Divorce and Divorce Law
Find out about the divorce process, how to select the right lawyer, and how to obtain family and property rights protection under divorce law and much more.
The divorce process varies from state to state. Generally, depending upon the specific divorce law governing the domicile of the marriage, there is a petition to the divorce court setting out the proposed terms of the divorce (temporary separation, child custody, child support, alimony etc).
A response from the other spouse opposing the petition where applicable, temporary orders of the court dealing with day-to-day matters (who stays in the marital residence, who has custody of the children pending final resolution of the divorce, who pays which bills etc.) and the fundamental divorce procedures seeking information (discovery, depositions, etc) leading either to a written settlement agreement (to be approved/denied by the divorce court based upon the governing divorce law) or a trial on the matter.
The fundamental mandate of the divorce court is to work out an acceptable economic structure for the divorce and to protect the welfare of the children of the marriage as mandated by the state's divorce law. In the context of that mandate, a divorce court is not particularly interested in the misconduct of the spouses (such as infidelity) unless the misconduct involves abuse of the other spouse or children in which case a restraining order may be necessary.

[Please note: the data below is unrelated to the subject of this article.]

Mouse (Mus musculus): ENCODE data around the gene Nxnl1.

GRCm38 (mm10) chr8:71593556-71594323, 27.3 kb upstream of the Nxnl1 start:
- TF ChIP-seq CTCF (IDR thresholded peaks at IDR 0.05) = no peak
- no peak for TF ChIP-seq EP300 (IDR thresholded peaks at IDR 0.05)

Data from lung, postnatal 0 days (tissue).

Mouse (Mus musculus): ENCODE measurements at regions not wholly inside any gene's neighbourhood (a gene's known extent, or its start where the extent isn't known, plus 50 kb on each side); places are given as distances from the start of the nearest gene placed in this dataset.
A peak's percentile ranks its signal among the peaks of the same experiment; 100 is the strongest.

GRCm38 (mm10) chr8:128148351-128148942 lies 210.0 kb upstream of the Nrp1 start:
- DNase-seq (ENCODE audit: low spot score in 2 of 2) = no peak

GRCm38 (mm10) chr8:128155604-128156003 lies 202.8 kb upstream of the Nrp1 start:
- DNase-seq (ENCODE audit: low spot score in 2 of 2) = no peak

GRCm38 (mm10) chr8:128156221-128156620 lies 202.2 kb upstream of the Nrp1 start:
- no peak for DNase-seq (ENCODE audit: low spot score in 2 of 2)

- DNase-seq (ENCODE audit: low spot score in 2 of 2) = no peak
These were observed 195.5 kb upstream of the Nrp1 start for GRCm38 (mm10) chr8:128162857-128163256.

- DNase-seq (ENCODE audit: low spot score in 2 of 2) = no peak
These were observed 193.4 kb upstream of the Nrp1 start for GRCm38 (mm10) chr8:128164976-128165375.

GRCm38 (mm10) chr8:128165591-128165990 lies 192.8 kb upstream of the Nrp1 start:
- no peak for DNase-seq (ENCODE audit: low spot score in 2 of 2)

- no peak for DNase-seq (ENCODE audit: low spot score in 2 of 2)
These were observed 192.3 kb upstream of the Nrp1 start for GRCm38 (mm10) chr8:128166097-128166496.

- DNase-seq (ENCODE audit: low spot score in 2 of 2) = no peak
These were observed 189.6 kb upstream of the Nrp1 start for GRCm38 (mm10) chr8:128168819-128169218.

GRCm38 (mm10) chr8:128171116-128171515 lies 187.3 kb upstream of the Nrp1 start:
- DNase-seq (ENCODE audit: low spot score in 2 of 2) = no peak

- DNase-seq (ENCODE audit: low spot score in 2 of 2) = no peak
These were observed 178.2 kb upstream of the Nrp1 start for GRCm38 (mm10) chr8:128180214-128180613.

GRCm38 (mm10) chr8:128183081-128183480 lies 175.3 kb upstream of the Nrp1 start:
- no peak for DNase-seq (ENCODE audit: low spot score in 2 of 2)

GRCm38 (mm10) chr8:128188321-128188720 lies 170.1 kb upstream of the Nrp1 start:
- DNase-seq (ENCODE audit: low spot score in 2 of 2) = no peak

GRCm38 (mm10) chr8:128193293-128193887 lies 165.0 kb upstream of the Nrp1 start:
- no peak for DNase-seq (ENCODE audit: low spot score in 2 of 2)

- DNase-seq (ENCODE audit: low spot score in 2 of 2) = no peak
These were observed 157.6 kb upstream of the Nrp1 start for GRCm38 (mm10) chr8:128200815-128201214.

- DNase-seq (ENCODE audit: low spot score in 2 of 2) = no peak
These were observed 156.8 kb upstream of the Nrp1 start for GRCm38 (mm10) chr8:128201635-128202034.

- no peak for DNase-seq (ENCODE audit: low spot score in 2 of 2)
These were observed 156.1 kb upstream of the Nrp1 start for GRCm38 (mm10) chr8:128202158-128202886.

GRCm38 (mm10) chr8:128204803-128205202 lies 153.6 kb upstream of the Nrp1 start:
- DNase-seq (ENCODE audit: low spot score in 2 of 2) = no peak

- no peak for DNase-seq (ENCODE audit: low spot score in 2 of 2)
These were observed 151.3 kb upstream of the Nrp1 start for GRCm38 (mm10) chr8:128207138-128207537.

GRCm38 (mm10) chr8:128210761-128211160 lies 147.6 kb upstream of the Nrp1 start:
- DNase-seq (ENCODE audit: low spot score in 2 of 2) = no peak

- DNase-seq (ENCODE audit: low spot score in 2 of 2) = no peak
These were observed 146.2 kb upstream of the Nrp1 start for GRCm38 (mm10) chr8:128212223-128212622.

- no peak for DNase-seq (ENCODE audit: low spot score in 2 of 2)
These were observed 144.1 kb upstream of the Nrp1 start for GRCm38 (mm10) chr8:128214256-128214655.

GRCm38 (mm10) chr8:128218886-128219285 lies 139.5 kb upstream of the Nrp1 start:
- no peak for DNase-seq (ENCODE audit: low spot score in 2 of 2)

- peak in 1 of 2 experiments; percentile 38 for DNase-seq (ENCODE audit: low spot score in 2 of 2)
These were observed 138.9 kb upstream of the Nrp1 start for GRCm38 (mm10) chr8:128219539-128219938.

The selection of a good divorce lawyer can shorten the divorce process and often lead to a better outcome. If there are significant marital assets and child custody is at issue, it is important to retain the best divorce lawyer you can afford. On the other hand, if there are minimal assets and no material issues between the spouses, an initial consultation with a divorce lawyer may result in the use of ready made forms and plentiful checklists to achieve a cost effective divorce.
The average divorce case takes approximately 9 months to resolve. If the divorce is essentially uncontested, leading to a settlement, it can be resolved in as little as 6 weeks. If a trial is required (to the Judge without a jury) the matter can drag on for a number of years. The emotional and economic consequences of a divorce can dictate whether a negotiated settlement or trial is the best route to ending the marriage.
The majority of divorce cases settle without the need for a protracted trail. The impact of legal fees is one reason for this statistic. While a divorce Judge has the authority to reject a one-sided settlement agreement, it is rarely done.